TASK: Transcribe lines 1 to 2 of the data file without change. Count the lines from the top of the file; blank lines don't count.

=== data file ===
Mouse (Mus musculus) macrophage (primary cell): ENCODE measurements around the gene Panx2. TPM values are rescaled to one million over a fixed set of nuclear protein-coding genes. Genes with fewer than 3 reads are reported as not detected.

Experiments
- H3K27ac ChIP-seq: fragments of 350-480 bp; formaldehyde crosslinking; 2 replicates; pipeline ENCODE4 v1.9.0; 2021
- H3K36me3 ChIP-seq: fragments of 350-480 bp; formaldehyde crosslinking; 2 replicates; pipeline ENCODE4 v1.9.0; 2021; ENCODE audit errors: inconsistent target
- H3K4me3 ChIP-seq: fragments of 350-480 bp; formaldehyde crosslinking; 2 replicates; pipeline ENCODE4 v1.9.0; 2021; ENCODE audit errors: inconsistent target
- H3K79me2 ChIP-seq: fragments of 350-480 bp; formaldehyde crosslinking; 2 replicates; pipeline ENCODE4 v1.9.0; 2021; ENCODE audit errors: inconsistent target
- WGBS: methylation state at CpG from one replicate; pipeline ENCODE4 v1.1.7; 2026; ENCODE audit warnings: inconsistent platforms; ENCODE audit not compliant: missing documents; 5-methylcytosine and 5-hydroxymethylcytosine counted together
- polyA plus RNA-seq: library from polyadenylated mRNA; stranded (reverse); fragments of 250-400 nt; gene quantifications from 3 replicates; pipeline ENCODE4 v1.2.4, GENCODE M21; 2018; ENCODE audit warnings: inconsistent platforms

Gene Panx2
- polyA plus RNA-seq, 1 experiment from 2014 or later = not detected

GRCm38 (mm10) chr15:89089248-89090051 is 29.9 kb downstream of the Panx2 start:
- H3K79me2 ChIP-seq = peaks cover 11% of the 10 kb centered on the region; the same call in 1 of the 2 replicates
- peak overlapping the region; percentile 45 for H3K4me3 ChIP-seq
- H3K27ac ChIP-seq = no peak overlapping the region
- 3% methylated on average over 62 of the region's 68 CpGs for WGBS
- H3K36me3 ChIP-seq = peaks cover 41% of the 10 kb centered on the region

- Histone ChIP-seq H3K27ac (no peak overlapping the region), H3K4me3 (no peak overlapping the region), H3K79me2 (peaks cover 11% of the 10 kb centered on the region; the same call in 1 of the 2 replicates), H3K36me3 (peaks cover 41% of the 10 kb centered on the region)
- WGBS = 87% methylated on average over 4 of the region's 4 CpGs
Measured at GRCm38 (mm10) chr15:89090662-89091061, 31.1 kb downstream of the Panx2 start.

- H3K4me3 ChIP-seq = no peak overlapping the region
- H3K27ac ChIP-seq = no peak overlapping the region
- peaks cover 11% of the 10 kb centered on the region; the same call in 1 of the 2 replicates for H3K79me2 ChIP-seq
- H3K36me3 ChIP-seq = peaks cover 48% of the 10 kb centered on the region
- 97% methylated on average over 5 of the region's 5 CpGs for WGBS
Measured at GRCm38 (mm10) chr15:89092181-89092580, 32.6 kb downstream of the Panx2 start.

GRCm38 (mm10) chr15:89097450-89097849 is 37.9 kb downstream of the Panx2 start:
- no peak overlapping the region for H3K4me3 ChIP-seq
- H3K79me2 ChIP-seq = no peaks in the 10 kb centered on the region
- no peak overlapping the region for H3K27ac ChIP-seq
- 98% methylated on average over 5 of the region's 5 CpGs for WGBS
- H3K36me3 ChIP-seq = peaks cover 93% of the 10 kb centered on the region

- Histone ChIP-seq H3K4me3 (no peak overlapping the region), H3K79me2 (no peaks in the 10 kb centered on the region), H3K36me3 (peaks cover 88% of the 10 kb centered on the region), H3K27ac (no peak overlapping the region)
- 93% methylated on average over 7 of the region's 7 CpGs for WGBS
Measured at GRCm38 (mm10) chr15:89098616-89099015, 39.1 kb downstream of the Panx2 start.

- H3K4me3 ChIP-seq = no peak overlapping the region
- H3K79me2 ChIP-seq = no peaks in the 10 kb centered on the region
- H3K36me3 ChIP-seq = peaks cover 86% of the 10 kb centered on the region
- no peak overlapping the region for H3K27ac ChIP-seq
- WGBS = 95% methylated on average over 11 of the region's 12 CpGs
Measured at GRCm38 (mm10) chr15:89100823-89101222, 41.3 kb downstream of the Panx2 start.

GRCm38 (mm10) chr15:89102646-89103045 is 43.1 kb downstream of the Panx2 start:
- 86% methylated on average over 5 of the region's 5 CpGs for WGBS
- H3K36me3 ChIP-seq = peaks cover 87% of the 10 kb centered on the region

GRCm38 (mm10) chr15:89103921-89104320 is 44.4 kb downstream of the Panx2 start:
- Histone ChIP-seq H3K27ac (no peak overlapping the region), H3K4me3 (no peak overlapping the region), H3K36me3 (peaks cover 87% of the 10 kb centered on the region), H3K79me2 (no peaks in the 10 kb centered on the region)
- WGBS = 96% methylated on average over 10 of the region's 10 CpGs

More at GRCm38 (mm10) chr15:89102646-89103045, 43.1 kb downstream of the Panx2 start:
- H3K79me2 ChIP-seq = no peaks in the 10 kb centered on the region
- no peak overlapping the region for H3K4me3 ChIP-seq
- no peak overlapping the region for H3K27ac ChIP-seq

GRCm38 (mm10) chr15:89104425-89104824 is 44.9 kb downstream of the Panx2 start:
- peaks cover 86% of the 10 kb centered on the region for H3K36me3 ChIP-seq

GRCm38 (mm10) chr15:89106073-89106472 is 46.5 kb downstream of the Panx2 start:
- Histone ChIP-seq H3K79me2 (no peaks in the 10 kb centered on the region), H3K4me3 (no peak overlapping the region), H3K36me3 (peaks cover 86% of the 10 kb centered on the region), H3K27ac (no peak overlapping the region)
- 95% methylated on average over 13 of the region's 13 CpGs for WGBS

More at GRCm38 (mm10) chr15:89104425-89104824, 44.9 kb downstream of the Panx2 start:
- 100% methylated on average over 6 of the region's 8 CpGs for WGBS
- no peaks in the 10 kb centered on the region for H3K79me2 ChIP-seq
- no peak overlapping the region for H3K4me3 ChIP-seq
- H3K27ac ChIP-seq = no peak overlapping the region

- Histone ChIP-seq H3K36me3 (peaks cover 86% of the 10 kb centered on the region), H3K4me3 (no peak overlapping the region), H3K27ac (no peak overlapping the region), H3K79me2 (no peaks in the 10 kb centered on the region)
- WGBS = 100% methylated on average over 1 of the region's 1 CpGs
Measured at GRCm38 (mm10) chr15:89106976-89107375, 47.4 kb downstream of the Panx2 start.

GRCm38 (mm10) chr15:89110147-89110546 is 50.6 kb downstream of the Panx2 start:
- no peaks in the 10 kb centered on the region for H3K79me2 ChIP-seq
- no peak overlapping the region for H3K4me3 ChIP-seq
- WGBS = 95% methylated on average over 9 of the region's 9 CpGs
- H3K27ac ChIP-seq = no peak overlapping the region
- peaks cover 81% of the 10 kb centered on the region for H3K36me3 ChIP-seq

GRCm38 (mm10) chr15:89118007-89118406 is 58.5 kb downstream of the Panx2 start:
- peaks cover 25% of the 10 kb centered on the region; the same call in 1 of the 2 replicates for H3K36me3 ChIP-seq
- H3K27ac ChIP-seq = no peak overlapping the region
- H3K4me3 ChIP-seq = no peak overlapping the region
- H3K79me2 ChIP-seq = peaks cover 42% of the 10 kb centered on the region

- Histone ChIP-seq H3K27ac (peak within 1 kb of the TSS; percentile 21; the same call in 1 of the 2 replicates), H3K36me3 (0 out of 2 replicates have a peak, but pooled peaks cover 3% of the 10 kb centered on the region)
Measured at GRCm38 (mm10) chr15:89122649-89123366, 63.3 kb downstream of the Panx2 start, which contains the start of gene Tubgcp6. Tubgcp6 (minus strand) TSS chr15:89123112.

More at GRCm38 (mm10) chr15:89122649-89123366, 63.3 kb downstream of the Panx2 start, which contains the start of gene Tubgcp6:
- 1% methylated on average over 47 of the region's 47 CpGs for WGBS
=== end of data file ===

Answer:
Mouse (Mus musculus) macrophage (primary cell): ENCODE measurements around the gene Panx2. TPM values are rescaled to one million over a fixed set of nuclear protein-coding genes. Genes with fewer than 3 reads are reported as not detected.

Experiments